Ontario could follow Alberta and Manitoba's examples in recognizing post-traumatic stress disorder as a workplace illness for first responders, provided an NDP private member's bill moves through the legislature this winter.
- Manitoba legislation recognizes PTSD as work-related condition
- Veteran with PTSD finds dog therapy beats medication
- Manitoba first in country to offer PTSD coverage to all workers
The MPP for Parkdale—High Park says she's hopeful Bill 2, which has been introduced five times, will move forward when it comes up for debate in February. The bill passed its first reading in July 2014.
The amendment would shift the burden of proof so that a first responder diagnosed with PTSD would automatically be considered for compensation if they needed to take a medical leave.
"What [it would] mean is that you wouldn't have to prove ... that you came down with post-traumatic stress disorder because of your work," MPP Cheri DiNovo told CBC News. "That would be something that is assumed."
Alberta has had legislation governing mental health and first responders since 2012. And a new law came into effect in Manitoba on New Year's Day that recognizes PTSD can be a work-related condition for any employee.
Burden of proof
As it stands now, first responders have to prove that it was their exposure to trauma at work that caused them to become ill. But since others may be exposed to the same crime scene and not be diagnosed with PTSD, insurers can deny there's a direct link between a paramedic or police officer's illness and their job.
"I think it's both insulting and inaccurate to think that people will fake this any more than they would any physical illness," DiNovo said. "You can do everything you can to prevent it but it will still happen to a few — and we have to protect those few."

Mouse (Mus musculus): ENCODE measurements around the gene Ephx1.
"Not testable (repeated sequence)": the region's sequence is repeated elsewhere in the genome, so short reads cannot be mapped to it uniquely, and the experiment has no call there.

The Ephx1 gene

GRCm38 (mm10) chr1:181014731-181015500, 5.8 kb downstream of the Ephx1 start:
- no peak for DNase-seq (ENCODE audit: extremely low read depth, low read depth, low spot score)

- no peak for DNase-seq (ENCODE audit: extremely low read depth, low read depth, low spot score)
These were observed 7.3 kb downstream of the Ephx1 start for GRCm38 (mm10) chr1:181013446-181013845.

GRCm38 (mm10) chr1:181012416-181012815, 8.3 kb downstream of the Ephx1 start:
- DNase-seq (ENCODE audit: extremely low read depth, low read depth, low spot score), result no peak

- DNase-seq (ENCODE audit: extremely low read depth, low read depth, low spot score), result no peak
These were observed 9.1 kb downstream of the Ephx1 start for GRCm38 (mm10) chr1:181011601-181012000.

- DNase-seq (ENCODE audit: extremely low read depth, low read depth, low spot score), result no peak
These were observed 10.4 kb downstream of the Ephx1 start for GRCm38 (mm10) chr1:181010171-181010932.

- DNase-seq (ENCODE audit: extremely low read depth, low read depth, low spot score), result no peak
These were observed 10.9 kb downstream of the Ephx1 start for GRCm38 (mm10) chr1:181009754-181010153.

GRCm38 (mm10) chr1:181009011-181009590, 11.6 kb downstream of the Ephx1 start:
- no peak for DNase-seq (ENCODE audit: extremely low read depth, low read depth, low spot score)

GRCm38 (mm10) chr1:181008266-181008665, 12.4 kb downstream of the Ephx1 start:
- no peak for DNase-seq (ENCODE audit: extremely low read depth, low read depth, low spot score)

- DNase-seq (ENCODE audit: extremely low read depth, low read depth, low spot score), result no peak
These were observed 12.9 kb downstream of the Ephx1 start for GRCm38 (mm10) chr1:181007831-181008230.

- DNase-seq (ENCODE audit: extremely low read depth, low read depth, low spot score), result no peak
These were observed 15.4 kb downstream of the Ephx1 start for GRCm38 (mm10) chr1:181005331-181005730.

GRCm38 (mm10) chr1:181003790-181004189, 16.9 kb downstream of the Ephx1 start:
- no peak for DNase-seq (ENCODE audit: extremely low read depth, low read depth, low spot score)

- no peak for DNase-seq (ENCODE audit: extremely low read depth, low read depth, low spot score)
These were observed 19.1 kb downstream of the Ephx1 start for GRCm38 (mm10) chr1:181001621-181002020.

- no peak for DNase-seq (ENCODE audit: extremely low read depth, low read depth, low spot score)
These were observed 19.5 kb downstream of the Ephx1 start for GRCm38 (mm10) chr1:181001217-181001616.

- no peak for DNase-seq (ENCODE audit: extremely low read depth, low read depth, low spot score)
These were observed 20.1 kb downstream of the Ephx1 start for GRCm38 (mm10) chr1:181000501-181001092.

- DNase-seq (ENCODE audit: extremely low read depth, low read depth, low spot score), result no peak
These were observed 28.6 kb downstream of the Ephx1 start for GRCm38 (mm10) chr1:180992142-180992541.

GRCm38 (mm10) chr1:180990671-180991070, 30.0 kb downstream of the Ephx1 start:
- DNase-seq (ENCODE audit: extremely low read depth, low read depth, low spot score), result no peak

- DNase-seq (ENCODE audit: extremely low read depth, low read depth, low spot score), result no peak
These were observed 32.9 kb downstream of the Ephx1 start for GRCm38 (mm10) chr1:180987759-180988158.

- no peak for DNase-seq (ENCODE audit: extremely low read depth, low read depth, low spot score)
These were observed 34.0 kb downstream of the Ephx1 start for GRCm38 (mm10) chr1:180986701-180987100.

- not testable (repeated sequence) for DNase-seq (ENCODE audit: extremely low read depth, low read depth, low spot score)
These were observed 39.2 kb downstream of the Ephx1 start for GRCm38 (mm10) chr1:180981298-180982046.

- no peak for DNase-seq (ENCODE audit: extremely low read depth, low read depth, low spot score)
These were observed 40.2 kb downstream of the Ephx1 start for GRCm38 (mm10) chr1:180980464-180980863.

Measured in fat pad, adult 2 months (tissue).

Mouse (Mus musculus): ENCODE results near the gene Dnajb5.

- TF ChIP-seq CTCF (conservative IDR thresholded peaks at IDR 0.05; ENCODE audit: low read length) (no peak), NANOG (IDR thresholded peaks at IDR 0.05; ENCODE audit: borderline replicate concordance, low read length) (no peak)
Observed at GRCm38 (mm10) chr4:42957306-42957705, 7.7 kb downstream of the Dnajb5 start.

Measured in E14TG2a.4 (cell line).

Those in the Canadian Forces do not have to prove a connection between PTSD and the work they do in military to qualify for assistance, DiNovo said.
Last year, 12 members of the military committed suicide, according to statistics published by the Tema Conter Memorial Trust. In that same period, 38 first responders also killed themselves, the organization says.
The trust advocates for treatment and recognition of all first responders, both civilian and military, who have PTSD.
Private member's bill
Former paramedic Vince Savoia founded the organization years after he became diagnosed with the illness himself, after being called to a violent crime scene in Toronto where he found the body of 25-year-old Tema Conter in 1988.
The Nova Scotia woman looked like Savoia's fiancee and he began having nightmares and daytime flashbacks about the violence.
"I would sit down to have supper with my family and I would excuse myself and go into the basement and spend hours just sitting in a chair staring at the wall," Savoia said.
His organization has also put its support behind DiNovo's private member's bill.
"I don't see any difference between a psychological trauma and a physical trauma," the former paramedic said.
An Ontario provincial spokeswoman told CBC News that the length of time between first and second reading of the bill has been because, as a private member's bill, it can only be introduced on certain days.
DiNovo used her most recent opportunity, on Dec. 10, to debate Bill 137, Clare Graham said in an email.
"Members can introduce multiple bills [but must] debate the one of their choosing on their ballot date," Graham said.
Bill 2 is now slated for debate on Feb. 16. It would amend the current Workplace Safety and Insurance Act.